I know you can’t help
That your smile is the brightest
It’s hard to look away
That (almost) haiku that opens Big Inner, the debut release for Richmond, VA band leader, composer, and beard enthusiast, Matthew E. White. The beard thing is, of course, a joke, but the rest is serious business. Founder and composer for the Richmond collective, Fight The Big Bull, Smith has stepped out in front with this album and may find that people won’t want him to simply direct from behind anymore.
Those lyrics kick off the slow swaying opening cut, “One Of These Days” which seems, at first, to be a simple soul number. When White begins humming what may be the second half of the verse, one might mistakenly think he’s already out of ideas. But then the horns swell into the mix, the refrain comes along and dammit if there isn’t a haunting choir on the bridge. Before the tune ends there’s even some strings.
Deceptively simple might be the trademark of this album. Judicious mixing keeps so much at bay that would probably overwhelm a listener if White simply pushed up the faders. This is true of many albums but, on Big Inner, many of the tracks are busting at the seams with horns, strings, an excellent rhythm section, straight ahead soul backing vocals, a full on choir and more. “Big Love” pushes more of these out front as the driving tempo is built to carry the bombast. It starts with a (baritone?) sax bleating in the distance before the groove engages and is followed by White’s soft spoken vocals. Two minutes in, the cut reaches the feverish pitch of backing vocals, strings, and hand claps that is the refrain. Then comes the break down. White is smooth and convincing as he declares:
Girl, I am a barracuda
I am a hurricane
I believe this sort of thing used to be called “blue-eyed soul”. I don’t know what color White’s eyes may be but he’s definitely got some soul. His voice breaks slightly as he sings “Darkness can’t drive out darkness. Only love can do that,” on Jimmy Cliff’s “Will You Love Me.” And, as the band rises up behind him, you know that the vocals are sincere.
This buy-in comes just in time for a moving ballad about loss, “Gone Away”. This song cuts to the bone as it questions the loss of a loved one. The contradicting phrases “taken away” and “given away” alternate, revealing a glimpse at the conflict in the heart of grief. In support of this difficult matter, White channels a gospel-influenced choir and majestic horns as a striding, sanctuary piano drives up the center of the mix.
This is followed by the uplifting “Steady Pace” which, along with a great mood pick up, is a stellar showcase of White’s arranging talents. I’d be remiss if I didn’t note that Matthew E. White [billed as Matt White] has arranged horns for Megafaun (whose music readers of this site know I love without reservation.) This favor is returned by Megafaun’s Phil Cook who arranged choral parts and played piano on this record.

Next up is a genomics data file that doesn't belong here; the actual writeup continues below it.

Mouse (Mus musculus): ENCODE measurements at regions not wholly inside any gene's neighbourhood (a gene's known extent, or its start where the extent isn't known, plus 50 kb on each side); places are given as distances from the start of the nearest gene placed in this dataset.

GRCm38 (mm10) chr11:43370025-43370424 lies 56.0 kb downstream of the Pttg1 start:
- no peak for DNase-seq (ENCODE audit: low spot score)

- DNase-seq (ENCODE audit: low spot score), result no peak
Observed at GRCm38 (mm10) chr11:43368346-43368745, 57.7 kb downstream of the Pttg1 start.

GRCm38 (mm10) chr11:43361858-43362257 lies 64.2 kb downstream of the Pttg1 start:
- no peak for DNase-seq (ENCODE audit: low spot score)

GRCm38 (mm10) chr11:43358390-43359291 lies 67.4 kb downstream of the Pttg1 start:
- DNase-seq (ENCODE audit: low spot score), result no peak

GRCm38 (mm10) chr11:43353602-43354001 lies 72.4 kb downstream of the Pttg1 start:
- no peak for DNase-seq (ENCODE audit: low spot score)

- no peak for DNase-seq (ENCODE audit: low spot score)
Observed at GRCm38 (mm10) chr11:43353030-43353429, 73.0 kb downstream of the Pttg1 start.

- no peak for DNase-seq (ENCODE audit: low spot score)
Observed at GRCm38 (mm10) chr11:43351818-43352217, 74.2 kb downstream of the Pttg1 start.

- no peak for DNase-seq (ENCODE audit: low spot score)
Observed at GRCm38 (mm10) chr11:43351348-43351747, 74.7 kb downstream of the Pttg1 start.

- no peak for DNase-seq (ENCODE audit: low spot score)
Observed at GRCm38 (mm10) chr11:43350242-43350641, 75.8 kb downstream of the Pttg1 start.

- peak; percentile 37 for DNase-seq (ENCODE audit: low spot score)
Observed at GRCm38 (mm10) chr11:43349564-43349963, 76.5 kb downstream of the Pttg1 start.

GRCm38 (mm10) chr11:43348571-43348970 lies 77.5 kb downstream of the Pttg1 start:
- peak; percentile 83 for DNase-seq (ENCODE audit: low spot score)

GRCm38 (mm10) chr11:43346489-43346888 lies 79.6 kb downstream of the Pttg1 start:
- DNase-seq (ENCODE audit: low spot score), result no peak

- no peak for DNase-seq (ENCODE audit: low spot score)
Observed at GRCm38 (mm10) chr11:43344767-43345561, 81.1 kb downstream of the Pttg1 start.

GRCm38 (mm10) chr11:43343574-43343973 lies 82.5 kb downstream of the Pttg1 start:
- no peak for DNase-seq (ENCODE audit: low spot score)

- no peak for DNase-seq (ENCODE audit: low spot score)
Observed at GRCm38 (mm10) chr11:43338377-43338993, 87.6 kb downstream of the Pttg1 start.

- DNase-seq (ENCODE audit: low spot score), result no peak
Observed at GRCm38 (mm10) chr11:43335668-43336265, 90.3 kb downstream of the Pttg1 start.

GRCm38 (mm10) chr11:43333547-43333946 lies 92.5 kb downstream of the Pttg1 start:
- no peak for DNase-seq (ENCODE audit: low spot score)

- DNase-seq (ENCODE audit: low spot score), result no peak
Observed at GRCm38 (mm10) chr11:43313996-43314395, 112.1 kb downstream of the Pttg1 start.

In fact, the liner notes read like a Richmond musician’s contact list. White brought in friends and friends of friends in corralling what is not just the first record with his name above the fold but its also the first release from the label he co-founded, Spacebomb Records (the record has been co-released by Portland, Oregon’s Hometapes.) If this is an indication of the direction that Spacebomb will take, I’ll keep listening.
Strings swirl about as White paints a picture of warmed boozing by a Winter fire in “Hot Toddies”.
The lord made lemons and the lord made me
but the devil and his demons gave us sweet whiskey.
As a whisky drinker, I can relate to the sentiment.
From the devil to jeebus, with a brilliant fanfare, the closing track, Brazos engages the listener for a bit of a journey. White explores his thoughts on matters of the spirit as the record slow boils to its final climax. You can’t help but swing with the gospel groove. It smolders with soul as all of the album’s key elements- choir, strings, horns, and a bit of electric guitar (this is not a guitar solo sort of album)- percolate through the extended coda.
Often, it has been said of an artist’s debut album that it is a statement of mission. While that sort of thing may seem trite, this record serves beautifully to remind us that some things, when delivered with sincerity and soul or simply for all the right reasons, are never trite. This album is a mission statement. But it stands as a statement for more than White’s career. It’s about declaring the intent of Richmond, VA to be heard and marked with bold strokes on the musical map of America.
And then get your click on over to NYCTaper to grab White’s set from Hopscotch.